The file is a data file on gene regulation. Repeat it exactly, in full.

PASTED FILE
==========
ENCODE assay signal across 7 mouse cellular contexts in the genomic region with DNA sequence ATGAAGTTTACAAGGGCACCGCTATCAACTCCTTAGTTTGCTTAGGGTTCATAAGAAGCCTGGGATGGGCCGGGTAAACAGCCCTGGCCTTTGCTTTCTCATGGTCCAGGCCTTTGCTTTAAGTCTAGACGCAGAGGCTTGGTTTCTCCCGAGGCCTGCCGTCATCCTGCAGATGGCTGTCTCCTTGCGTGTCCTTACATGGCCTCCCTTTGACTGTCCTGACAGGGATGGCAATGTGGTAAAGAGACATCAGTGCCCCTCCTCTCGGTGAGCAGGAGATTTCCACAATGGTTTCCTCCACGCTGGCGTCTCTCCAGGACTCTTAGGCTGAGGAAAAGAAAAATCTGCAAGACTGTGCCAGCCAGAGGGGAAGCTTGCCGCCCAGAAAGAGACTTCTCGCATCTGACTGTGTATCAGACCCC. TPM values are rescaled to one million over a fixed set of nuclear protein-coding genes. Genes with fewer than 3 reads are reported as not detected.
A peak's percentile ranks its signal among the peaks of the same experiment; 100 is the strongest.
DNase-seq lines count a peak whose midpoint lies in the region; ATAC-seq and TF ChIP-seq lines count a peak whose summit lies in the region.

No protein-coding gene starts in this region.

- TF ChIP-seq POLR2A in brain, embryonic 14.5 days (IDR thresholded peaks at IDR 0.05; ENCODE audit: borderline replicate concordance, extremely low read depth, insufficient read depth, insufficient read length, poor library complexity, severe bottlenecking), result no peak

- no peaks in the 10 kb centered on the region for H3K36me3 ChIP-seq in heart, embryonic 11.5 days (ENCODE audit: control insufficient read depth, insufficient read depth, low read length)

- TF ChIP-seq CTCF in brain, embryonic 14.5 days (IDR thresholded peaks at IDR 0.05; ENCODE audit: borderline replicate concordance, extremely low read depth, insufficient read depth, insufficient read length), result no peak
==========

ENCODE assay signal across 7 mouse cellular contexts in the genomic region with DNA sequence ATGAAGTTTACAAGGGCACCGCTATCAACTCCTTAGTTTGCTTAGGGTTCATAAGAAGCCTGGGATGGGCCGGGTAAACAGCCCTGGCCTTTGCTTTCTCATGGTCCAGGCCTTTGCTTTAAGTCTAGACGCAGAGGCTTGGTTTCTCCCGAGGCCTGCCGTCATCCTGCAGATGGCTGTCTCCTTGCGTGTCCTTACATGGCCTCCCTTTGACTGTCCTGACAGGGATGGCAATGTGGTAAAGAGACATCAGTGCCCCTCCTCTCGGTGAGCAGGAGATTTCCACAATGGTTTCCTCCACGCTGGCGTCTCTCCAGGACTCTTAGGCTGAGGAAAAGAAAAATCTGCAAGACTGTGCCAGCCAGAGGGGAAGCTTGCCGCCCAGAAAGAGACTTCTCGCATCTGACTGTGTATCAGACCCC. TPM values are rescaled to one million over a fixed set of nuclear protein-coding genes. Genes with fewer than 3 reads are reported as not detected.
A peak's percentile ranks its signal among the peaks of the same experiment; 100 is the strongest.
DNase-seq lines count a peak whose midpoint lies in the region; ATAC-seq and TF ChIP-seq lines count a peak whose summit lies in the region.

No protein-coding gene starts in this region.

- TF ChIP-seq POLR2A in brain, embryonic 14.5 days (IDR thresholded peaks at IDR 0.05; ENCODE audit: borderline replicate concordance, extremely low read depth, insufficient read depth, insufficient read length, poor library complexity, severe bottlenecking), result no peak

- no peaks in the 10 kb centered on the region for H3K36me3 ChIP-seq in heart, embryonic 11.5 days (ENCODE audit: control insufficient read depth, insufficient read depth, low read length)

- TF ChIP-seq CTCF in brain, embryonic 14.5 days (IDR thresholded peaks at IDR 0.05; ENCODE audit: borderline replicate concordance, extremely low read depth, insufficient read depth, insufficient read length), result no peak